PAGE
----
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Crete: Hania Prefecture Overview Page Twenty-three

To Aghia Roumeli; Samaria gorge

The road goes west out of Hania, then roughly south towards the Omalos plateau ('omalos' means navel in Greek). In the Kerkitis valley near Aghia are orange groves with windbreaks made of a type of cane commonly used for this purpose on many Greek islands. This area is known as Prison Valley since the days of the Battle of Crete (1941), because of the prison there (both then and now). During the German airborne invasion German parachutists tried to land in the valley as part of a pincer movement along with forces on the coast road in the planned attack on Hania, but were met with daunting resistance (as they were on the coast, where the German suffered horrific losses). There is a reservoir near Aghia, which is frequented by both birds and bird-watchers, spring migration being the best time season.There are churches, some of them with frescoes on the way to Omalos, in the Episcopi area, and also near the war memorial near the junction with the road to Soughia.

There's a turnoff to the village of Meskla (see above) near Fournes the plateau of omalosAfter the main road crosses the Kerkitis River the road spirals up to Lakki, a tile-roofed mountain village with specactular views, and wonderful local honey. Beyond there the road reaches a pass, with a plaque commemorating the death of Sergeant Perkins, a New Zealand leader of a guerilla band during the World War II resistance and a Cretan co-fighter, who died in a German ambush in 1944, at the end of the war. Perkins, whose was nick-named 'Vasili' and 'Kiwi' had escaped from a prison camp early in the war, later from the island itself, and then returned as an undercover agent. He and his Cretan comrades were based in the southwest part of the island, and were much-sung heroes of the resistance.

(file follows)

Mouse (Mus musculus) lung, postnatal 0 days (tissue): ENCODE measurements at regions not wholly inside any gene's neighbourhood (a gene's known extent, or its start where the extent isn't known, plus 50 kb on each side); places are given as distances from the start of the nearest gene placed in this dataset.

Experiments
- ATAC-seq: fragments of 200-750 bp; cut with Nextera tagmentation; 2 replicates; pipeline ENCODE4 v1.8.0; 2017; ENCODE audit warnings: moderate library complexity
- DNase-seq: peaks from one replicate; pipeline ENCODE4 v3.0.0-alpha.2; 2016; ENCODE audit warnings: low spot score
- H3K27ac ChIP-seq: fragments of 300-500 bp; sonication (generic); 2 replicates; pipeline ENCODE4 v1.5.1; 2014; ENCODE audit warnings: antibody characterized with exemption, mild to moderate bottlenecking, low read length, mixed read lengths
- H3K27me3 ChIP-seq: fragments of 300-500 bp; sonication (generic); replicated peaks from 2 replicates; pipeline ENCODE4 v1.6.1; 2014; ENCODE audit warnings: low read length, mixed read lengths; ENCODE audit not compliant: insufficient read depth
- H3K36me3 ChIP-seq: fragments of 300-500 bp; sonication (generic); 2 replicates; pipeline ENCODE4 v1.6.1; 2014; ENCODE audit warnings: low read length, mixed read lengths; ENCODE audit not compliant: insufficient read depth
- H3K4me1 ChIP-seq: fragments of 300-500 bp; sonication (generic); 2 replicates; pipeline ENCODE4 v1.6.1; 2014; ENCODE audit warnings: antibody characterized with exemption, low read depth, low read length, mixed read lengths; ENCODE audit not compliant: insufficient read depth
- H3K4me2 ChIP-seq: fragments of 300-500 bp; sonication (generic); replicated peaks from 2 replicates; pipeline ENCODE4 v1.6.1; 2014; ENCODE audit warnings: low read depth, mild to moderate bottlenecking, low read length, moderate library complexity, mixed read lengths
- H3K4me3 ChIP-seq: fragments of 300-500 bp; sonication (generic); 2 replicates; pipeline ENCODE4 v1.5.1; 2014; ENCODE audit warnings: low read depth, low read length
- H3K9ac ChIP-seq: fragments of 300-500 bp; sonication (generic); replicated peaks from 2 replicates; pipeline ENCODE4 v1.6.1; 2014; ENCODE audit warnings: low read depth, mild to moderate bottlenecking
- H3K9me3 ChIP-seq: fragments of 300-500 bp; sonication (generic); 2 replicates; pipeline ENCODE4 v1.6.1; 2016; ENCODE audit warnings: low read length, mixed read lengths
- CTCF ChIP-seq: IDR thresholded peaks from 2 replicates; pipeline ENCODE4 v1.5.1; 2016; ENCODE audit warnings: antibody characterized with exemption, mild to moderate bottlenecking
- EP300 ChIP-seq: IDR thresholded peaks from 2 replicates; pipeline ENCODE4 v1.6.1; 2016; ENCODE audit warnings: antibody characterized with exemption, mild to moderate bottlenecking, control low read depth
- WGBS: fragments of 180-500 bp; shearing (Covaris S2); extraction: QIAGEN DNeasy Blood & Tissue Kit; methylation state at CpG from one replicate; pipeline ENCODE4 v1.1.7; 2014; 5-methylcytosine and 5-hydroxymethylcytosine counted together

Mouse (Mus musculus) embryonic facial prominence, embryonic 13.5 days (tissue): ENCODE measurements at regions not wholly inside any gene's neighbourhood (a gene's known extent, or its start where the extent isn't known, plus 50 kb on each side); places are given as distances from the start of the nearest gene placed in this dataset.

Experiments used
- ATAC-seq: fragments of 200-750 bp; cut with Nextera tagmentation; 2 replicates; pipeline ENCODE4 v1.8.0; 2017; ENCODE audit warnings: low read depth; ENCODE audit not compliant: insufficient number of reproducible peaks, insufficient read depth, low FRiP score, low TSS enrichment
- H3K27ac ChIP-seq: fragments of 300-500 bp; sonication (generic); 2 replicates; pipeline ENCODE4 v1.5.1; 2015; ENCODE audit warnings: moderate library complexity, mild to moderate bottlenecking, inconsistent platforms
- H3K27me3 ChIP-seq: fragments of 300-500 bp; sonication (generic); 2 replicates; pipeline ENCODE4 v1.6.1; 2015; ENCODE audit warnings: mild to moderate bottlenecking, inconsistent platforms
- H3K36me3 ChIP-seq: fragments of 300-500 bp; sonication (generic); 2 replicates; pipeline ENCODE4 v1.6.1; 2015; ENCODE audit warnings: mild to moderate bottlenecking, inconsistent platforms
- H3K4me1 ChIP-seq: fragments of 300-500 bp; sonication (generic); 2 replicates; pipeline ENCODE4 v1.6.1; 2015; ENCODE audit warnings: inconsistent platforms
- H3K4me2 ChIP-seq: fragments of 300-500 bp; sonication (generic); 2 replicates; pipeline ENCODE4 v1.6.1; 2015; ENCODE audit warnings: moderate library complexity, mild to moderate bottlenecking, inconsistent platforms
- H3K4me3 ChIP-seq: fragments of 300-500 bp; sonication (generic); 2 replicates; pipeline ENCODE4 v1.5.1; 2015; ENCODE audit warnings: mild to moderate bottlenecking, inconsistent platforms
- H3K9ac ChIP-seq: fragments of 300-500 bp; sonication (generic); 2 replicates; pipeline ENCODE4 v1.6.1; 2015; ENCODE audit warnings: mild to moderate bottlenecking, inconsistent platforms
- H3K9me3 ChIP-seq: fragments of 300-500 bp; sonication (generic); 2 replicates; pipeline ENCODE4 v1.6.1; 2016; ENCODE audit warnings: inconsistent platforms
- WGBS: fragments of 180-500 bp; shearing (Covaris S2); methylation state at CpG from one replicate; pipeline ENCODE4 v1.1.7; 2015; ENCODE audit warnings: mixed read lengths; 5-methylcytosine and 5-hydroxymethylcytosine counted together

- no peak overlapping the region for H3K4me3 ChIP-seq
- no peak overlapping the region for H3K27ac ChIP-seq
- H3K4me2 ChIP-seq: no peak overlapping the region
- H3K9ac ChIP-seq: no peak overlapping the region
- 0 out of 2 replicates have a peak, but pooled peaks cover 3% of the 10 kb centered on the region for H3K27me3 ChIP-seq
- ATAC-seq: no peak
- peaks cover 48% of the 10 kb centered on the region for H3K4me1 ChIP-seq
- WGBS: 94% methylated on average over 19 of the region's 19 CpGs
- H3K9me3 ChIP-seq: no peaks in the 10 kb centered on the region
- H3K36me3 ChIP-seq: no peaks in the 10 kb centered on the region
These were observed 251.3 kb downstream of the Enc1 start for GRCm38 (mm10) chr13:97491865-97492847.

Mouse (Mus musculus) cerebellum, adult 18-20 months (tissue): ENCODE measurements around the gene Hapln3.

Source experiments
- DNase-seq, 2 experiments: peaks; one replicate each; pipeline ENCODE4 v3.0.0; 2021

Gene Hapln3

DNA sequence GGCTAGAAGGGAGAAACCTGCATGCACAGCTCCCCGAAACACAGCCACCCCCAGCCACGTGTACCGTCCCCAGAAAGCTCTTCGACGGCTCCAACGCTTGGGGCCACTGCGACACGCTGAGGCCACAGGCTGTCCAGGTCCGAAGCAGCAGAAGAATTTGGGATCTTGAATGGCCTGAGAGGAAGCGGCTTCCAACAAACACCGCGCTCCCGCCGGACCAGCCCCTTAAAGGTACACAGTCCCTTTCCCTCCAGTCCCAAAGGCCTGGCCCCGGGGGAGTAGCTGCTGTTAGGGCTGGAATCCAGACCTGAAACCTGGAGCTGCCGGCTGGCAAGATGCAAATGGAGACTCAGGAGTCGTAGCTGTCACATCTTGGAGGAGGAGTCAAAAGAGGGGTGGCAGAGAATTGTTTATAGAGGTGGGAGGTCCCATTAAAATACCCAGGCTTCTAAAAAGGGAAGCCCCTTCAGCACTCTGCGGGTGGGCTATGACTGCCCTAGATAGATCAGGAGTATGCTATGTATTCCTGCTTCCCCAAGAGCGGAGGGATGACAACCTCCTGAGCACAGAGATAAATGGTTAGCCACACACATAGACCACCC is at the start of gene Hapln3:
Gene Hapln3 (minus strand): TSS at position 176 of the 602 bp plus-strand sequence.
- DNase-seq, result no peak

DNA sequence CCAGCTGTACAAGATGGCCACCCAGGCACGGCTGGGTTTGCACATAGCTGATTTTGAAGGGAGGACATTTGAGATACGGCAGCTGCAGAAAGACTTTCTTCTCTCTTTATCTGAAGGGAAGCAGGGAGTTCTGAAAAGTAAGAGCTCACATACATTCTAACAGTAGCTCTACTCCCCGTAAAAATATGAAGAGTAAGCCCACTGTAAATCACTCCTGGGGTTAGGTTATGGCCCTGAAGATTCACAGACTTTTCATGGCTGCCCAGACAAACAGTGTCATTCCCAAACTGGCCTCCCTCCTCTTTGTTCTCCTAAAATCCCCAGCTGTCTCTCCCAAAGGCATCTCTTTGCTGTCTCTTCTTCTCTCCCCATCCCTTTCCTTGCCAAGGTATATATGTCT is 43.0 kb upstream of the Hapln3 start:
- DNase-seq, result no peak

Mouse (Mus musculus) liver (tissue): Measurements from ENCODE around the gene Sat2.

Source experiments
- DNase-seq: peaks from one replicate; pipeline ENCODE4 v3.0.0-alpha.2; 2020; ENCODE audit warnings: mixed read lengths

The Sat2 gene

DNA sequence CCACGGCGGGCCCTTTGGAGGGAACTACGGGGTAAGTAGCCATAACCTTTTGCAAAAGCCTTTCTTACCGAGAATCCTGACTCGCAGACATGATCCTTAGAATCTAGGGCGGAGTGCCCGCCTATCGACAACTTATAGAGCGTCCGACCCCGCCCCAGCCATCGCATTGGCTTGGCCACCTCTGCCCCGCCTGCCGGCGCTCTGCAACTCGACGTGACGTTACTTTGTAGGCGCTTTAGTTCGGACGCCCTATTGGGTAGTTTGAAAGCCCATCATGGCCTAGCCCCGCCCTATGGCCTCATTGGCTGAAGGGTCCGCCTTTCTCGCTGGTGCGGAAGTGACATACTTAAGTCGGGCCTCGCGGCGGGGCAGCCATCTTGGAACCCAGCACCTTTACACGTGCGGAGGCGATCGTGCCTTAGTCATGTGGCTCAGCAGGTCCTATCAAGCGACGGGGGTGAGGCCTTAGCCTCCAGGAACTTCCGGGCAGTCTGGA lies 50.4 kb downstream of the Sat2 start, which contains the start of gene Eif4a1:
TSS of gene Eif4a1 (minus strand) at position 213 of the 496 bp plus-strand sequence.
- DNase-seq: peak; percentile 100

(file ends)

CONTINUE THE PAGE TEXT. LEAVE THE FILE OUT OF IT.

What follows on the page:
The Omalos Plateau (right) is at 1100 meters, surrounded by the highest peaks of the Levka Ori (White Mountains) with passes leaving from three corners (the plateau being triangular in shape). The unsuccessful Cretan revolt against the Turks of 1866-7 began here, and the grave of one of Crete's great rebel leaders Hatzimihalis Yiannaris is here next to his house and a chapel, who became president of the Cretan Assembly which won union with Greece in 1912 after nearly a century of bloody struggle. He had the chapel built and dedicated to the saint to whom he had prayed while languishing in a Turkish prison.

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